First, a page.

THE GMB union will consult members in Brighton schools as to what action to take as 51 Teaching Assistant redundancies loom with many facing possible compulsory redundancy.
These staff, including those working one-to-one with children, provide vital support and education for children across all year groups, especially to those with learning and physical difficulties and/or special educational needs.
Consultations have taken place in nine Brighton schools since February this year which is likely to result in drastic job losses and slashing of the pay and conditions of front line teaching assistants who remain.
The schools are: Longhill High School, Our Lady of Lourdes Catholic Primary, Brunswick Primary, Peter Gladwin Primary, Carden Primary, Coombe Road Primary, Queens Park Primary and Nursery School, Hertford Infant and Nursery School and City Academy Whitehawk.
Mark Turner, GMB Sussex Branch Secretary said: ‘This reduction in staff in schools and the classroom will have an extremely damaging effect on the future education of the children in the City including the most vulnerable learners, but will at the same time see an increase to workloads and pressures for teachers.
‘In addition to the redundancies over 60 staff who successfully keep their jobs across affected schools then have to face cuts to their salary of between £1,000 to a potential maximum of £7,000 per year. These further additional reductions are purely related to and as a result of the current Tory government cuts to education and we fear things will only get worse.
‘The government who have already “pinched” an average of £8,867 from teaching assistants with a decade of real-term pay cuts, simply don’t care about the devastating consequences these further cuts will have on both the educational standards for our children in our city and morale of our members who supply indispensable support in the classroom day in day out.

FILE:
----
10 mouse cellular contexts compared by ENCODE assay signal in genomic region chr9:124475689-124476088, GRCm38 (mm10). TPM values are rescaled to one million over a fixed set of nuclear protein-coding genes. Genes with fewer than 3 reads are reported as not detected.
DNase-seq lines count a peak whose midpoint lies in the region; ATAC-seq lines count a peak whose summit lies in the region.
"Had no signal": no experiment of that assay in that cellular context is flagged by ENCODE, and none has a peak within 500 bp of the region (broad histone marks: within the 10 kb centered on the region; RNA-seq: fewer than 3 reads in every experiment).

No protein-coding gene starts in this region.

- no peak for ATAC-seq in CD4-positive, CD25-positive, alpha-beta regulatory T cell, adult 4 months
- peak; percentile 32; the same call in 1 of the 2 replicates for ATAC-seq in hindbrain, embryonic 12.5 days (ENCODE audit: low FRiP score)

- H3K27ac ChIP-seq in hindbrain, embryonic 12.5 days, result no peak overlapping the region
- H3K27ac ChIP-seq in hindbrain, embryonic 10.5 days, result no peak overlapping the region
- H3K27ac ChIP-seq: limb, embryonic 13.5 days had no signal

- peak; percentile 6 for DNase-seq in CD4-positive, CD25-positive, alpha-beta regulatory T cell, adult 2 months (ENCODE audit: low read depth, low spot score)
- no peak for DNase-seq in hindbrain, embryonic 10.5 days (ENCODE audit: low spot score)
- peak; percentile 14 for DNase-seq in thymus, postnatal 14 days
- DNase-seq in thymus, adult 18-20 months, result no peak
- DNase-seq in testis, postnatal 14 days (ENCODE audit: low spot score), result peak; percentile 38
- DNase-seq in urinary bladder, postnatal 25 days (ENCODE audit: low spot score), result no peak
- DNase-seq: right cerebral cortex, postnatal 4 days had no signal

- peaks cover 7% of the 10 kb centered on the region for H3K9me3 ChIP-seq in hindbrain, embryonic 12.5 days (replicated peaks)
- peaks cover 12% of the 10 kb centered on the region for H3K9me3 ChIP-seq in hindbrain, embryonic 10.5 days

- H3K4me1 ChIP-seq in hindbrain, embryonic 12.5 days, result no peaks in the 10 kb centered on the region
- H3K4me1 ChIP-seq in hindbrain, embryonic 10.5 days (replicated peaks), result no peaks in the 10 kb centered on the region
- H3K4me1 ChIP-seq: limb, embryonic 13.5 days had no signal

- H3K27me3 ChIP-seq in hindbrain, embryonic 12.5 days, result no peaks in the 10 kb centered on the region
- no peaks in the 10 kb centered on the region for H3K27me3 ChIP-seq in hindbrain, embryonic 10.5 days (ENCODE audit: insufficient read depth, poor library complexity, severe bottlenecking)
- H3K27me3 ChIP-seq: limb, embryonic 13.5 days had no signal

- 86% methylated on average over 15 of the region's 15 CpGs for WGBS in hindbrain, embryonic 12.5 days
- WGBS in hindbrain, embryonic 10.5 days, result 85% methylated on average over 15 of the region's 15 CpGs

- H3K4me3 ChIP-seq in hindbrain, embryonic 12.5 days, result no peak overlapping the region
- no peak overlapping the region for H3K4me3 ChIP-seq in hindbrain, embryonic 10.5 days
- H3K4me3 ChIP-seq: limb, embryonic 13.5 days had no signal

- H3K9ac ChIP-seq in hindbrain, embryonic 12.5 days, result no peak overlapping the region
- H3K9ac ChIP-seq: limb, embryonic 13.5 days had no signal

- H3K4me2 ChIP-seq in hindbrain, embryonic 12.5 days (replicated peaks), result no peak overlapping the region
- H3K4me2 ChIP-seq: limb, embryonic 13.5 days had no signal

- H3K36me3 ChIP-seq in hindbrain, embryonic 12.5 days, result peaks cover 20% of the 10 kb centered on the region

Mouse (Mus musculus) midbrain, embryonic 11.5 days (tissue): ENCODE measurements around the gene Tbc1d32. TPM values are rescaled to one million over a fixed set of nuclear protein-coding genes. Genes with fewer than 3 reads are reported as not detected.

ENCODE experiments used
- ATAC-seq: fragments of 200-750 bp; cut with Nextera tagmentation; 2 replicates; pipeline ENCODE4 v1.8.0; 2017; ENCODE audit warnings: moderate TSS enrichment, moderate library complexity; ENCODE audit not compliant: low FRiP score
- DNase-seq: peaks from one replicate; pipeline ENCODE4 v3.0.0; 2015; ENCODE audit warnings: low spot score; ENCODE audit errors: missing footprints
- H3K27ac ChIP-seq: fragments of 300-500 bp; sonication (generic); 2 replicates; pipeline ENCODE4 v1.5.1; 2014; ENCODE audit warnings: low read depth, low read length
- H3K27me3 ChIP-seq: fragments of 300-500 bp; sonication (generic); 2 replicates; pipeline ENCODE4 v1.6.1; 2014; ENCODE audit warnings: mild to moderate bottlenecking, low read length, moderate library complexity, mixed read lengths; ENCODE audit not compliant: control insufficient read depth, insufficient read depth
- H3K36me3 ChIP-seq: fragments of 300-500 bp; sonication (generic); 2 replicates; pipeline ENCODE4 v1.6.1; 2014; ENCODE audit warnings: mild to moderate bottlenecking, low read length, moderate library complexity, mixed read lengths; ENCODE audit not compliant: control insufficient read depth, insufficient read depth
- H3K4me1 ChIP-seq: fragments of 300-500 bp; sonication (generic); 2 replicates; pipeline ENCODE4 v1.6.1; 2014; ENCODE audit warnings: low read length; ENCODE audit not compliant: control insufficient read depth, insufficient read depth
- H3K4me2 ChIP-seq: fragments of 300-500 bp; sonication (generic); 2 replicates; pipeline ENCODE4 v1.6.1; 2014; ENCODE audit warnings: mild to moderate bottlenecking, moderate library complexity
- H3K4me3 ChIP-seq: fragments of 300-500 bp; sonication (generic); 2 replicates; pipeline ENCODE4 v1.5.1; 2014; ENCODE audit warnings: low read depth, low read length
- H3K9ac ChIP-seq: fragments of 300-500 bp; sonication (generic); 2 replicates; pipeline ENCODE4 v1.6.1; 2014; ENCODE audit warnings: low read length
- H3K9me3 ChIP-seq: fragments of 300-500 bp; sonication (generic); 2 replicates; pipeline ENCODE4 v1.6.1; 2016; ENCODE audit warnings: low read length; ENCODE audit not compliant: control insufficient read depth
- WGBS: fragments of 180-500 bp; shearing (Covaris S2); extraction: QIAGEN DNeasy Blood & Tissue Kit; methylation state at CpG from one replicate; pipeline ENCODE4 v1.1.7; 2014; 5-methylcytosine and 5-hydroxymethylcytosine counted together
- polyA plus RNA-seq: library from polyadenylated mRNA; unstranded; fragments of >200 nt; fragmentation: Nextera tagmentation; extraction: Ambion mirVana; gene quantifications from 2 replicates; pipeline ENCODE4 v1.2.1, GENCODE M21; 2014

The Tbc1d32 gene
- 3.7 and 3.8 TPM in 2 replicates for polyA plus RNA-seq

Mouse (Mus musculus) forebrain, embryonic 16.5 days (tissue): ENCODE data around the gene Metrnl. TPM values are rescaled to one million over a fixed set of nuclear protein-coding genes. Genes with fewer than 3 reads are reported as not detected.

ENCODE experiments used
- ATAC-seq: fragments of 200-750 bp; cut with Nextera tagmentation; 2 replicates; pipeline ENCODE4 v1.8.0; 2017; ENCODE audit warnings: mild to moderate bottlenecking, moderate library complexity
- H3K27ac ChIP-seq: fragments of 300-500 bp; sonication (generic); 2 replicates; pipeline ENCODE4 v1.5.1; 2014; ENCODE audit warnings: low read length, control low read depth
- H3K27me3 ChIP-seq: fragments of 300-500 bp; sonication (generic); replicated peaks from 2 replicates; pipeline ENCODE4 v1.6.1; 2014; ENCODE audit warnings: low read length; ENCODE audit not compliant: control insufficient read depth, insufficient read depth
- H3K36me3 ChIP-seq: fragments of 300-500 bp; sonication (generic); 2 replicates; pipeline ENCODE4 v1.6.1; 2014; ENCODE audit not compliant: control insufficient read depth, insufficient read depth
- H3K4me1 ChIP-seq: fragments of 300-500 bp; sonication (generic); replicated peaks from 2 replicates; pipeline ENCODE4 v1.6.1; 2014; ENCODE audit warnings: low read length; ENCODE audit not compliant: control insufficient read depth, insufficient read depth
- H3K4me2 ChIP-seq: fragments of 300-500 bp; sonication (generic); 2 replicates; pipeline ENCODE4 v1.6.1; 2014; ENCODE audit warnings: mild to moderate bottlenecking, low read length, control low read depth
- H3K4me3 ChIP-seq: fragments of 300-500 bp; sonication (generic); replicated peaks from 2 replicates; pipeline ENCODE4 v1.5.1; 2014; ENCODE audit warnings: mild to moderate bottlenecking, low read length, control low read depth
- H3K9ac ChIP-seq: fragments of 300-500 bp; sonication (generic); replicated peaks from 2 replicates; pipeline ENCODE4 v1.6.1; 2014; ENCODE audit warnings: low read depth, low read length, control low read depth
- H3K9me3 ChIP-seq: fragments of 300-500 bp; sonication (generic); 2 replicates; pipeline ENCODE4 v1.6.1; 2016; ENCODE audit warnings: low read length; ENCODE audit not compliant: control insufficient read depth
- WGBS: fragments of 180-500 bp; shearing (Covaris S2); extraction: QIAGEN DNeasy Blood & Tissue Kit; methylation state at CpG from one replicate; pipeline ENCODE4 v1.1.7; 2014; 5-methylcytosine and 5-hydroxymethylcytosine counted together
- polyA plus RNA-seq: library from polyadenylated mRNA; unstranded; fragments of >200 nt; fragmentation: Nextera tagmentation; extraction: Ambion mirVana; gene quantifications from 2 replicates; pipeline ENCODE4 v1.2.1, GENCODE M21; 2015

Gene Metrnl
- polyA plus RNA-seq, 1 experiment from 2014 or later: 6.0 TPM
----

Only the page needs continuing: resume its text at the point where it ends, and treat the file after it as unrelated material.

‘The majority of these redundancies and pay cuts are going to be low paid women workers, many of whom have given fantastic support and long service for most of their working lives to the very schools now looking to dismiss them. GMB can’t simply sit by and see this happen and as a Union over the coming weeks we will be speaking to our members across the whole of the City’s schools on what action they feel is appropriate in preparing to protect both the children they support, service they provide, and the jobs they love.
‘Let’s hope we can see this city support staff and children in forcing a U-turn on current plans, but the reality is that we cannot rule out having to take strike action to do so at this time.’
• Nearly every school in Luton faces funding reductions under the Tory budget formula.
‘These unprecedented cuts to our education system will have far reaching consequences for ordinary working people and their families not to mention our GMB members’ jobs’ says GMB London.
The study by GMB, the union for support staff in education, shows that of the 61 schools in Luton, 58 (95%) will lose funding under the currently proposed school funding formula. This does not take into account other real term cuts due to rising costs, inflation and other cost pressures they are faced with which some estimates suggest will be massively higher. See www.schoolcuts.org.uk for estimated reductions in budgets by 2020.
The school in the area affected most would be Icknield High School which would face cuts in the first year of £110,000 followed by Stockwood Park Academy facing a £106,000 cut. Next would be Chalk Hills Academy with cuts of £104,000, Ashcroft High School with cuts of £97,000, and Cardinal Newman Catholic School with cuts of £95,000.